Woolworths, Endeavour and Coles share prices: post demerger outlook
We take a brief look at what analysts are saying about Coles and Woolworths following the recent Endeavour Group listing.
The stock opened at $6.50 per share during its first day as a public company on 24 June, with 14.6 million shares trading hands during that session.
Since then it has crept lower, with the stock opening at $6.00 per share on 7 June, with a little over 2 million shares trading hands, at the time of writing.
By comparison, Woolworths has seen its share price rise, if only slightly since 24 June, with the stock up about 1.6% in that period.
Supermarkets rival Coles (ASX: COL) is also up since then, though more broadly the retailer has seen its share price crater close to 10% over the past 6-months as investors cool on the stock.
Unlike Woolworths and Coles, with Endeavour only recently listing on the ASX, the stock is yet to be covered by any major, Australian brokers.
That’s not to say we don’t have granular operational data on the company, with the company’s recent operational performance being broken down as part of a May Briefing Presentation.
Overall, Endeavour’s group revenue hit $10.6 billion in FY20, and the company reported $693 million in total earnings (EBIT).
The majority of sales and earnings in FY20 were driven by the company's retail drinks business, which contributed $9.3 billion in sales and $578 million in earnings (EBIT), during that period.
Endeavour’s Hotels business, by comparison, which boasts a portfolio of 332 licensed venues, booked $1.3 billion in sales in FY20 against $171 million in earnings (EBIT).
Despite Endeavour’s Hotels business struggling as a result of the pandemic, some analysts are optimistic that performance will normalise, for both drinks and hotels, once the pandemic abates.
This however represents a somewhat double-edged sword: while the pandemic has proven to be a boon for Endeavour’s drinks business, it has been understandably and decisively a headwind for the company’s hotels business.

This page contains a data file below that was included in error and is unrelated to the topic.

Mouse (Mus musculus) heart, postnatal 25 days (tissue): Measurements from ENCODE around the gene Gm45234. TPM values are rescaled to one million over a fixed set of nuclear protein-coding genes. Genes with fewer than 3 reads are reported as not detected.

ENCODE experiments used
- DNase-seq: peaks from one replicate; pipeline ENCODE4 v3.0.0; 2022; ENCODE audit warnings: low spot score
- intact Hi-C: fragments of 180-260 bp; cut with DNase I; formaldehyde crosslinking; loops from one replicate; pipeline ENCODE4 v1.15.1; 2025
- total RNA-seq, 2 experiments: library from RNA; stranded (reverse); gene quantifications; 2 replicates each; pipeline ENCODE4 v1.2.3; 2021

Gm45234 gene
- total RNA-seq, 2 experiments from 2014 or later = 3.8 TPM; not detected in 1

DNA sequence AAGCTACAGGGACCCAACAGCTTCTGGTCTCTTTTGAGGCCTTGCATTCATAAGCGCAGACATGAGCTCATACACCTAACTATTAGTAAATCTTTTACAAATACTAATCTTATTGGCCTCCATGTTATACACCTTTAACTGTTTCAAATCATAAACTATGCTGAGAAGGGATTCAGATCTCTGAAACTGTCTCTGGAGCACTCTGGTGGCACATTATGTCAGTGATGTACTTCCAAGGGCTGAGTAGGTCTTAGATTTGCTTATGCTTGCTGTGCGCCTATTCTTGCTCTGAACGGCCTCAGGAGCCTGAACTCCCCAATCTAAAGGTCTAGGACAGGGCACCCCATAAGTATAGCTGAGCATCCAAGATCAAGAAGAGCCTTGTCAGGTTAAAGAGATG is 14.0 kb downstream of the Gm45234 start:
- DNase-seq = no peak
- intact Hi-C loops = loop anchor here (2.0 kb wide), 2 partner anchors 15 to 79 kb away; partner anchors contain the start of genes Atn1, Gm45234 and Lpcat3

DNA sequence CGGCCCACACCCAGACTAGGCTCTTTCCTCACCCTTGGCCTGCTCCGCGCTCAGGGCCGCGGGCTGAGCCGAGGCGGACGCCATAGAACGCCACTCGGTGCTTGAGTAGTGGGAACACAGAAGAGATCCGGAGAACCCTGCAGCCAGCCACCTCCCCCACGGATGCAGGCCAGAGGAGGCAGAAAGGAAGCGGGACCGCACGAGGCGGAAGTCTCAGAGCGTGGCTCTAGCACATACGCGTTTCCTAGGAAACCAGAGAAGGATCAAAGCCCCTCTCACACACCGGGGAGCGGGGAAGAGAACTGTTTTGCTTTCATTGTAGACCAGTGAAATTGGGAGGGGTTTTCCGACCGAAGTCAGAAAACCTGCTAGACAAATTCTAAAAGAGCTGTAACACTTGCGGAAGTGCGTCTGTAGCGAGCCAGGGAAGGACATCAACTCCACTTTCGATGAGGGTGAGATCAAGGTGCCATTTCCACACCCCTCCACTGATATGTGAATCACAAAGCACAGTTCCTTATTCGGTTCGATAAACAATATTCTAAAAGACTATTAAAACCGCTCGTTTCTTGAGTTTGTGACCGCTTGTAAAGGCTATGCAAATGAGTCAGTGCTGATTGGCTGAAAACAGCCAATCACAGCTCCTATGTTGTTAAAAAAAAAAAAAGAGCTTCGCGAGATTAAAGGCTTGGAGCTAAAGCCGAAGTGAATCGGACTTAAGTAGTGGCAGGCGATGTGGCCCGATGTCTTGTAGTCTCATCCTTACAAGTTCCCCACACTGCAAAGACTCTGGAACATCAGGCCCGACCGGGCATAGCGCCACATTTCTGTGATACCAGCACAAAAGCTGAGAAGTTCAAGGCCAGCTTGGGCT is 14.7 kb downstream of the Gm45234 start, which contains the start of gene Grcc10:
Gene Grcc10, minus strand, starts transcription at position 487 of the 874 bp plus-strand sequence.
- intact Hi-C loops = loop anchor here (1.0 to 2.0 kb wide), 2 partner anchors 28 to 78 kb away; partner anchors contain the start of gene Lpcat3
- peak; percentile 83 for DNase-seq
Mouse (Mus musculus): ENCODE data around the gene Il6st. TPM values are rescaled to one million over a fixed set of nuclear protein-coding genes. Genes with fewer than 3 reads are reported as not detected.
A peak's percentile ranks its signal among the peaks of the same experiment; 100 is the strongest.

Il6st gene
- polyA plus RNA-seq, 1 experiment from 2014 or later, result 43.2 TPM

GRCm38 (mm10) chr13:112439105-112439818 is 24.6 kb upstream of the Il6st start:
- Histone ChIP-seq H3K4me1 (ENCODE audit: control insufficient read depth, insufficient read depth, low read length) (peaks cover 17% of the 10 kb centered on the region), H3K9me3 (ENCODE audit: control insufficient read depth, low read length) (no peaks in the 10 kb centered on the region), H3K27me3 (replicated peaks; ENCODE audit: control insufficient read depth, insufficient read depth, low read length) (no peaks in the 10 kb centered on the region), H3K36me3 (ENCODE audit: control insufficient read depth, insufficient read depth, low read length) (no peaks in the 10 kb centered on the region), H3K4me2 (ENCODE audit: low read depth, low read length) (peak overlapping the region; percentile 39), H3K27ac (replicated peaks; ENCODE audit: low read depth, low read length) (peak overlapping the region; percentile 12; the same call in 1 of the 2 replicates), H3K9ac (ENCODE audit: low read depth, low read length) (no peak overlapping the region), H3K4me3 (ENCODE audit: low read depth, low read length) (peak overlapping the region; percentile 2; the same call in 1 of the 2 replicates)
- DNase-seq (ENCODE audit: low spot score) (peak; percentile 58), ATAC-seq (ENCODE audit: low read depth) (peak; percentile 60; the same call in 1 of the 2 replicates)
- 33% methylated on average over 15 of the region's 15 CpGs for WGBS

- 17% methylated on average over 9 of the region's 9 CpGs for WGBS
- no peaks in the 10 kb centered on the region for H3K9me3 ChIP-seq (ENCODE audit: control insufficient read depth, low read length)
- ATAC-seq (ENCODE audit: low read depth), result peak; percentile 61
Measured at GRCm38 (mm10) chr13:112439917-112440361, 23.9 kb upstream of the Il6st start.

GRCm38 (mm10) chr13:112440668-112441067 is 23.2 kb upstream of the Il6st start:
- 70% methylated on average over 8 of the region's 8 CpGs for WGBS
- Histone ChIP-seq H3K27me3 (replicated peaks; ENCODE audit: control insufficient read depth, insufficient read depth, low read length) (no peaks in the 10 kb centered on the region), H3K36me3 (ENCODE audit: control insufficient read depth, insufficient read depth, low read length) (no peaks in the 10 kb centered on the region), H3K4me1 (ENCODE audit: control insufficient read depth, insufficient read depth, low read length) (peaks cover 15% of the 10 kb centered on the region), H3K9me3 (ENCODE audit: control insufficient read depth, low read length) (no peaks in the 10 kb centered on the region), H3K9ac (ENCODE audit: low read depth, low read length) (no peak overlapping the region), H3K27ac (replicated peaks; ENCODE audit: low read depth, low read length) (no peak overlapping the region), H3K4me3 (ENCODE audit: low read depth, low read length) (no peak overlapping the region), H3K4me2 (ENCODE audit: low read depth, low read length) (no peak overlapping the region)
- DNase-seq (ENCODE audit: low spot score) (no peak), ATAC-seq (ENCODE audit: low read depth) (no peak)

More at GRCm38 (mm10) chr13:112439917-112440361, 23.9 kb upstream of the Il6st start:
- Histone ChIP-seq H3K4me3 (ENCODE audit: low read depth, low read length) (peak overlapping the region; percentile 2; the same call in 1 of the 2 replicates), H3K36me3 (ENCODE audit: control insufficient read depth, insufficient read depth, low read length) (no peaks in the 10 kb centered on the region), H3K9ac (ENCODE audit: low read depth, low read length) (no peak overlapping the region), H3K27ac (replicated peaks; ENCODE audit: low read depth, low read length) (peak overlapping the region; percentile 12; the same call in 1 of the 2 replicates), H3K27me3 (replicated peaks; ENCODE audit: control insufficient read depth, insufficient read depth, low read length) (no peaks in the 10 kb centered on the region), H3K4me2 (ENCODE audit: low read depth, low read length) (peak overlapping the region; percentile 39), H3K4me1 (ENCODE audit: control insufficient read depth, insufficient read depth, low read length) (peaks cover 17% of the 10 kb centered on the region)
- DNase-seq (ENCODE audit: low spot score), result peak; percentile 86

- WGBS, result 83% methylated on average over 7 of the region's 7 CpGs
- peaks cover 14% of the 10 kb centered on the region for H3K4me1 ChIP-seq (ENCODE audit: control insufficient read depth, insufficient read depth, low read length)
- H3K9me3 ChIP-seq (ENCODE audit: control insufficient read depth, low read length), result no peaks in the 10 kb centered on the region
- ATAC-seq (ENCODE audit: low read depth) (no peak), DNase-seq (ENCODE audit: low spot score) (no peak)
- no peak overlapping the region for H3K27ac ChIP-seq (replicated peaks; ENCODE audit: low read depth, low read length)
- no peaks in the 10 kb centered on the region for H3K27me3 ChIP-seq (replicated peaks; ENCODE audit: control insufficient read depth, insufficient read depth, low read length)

Credit Suisse recently reflected on this, saying that they expected to see liquor revenues decline, while hotel revenue is expected to normalise.
‘We expect expenditure on alcohol to return to its historical share of income, implying declining revenue for EDG liquor retail in FY22. EDG’s hotel revenue is expected to recover to its pre-COVID-19 level as the domestic economy reopens,’ Credit Suisse analysts wrote.
According to the investment bank, they expect EDV to report annual earnings growth of 5% across FY22 and FY23.
Hotels weakness no dividend impediment
Looking ahead, Endeavour Group said it was planning to pay a second-half FY21 dividend equal to 70% to 75% of net profits (NPAT).
Commenting more broadly on the group’s dividend policy, in the near-term it was noted that 'Woolworths Group's final dividend and Endeavour Group's first dividend post demerger are, in aggregate, anticipated to be broadly equivalent to final dividend that would have been paid by Woolworths Group if the demerger had not gone ahead.'
Woolworths last two dividends came in at 48 cents per share and 46 cents per share respectively, both at a 30% franking rate.
A question of competition
With any questions concerning Woolworths, there naturally arises questions concerning for Coles, the conglomerate’s arch rival in the supermarkets business. Some have argued that Woolworths is the higher quality business, and it is this quality, which such individuals would point to, that likely explains the valuation gap between the two retail giants.
To that point, Coles trades at around 21x earnings while Woolworths 37x. Analysts from Morgan Stanley, who have an Equal Weight rating and $36.50 price target on Woolworths, note that while Woolworths has historically traded at an 18% premium to Coles. Yet the current environment is a more demanding one.
Overall, Morgan Stanley made two key points underpinning its Equal Weight thesis, noting that Coles 'has narrowed the gap in trading performance' and that Woolworth's 'Significant valuation upside is difficult to achieve given premium to market' as well as Coles.
Macquarie views Woolworths elevated earnings multiple through a different lens, noting that with the retail giant now divesting its gaming and liquor assets, the business 'will no longer have ESG ownership issues [...] or regulatory risks around gaming machines [...], arguably justifying a higher multiple.'
Macquarie, despite describing Woolworths as a ‘best-in-class’ supermarket, noted that they preferred Coles Group on a valuation basis, assigning Coles an Outperform rating and $17.30 price target.
Overall, Coles has an average rating of Buy from analysts, made up of 6 Buy ratings, 6 Hold ratings and 1 Sell rating.
By comparison, Woolworths is slighlty less liked by the sell-side, carrying a Hold rating on average, made up of 5 Buy ratings, 5 Hold ratings and 3 Sell Ratings.
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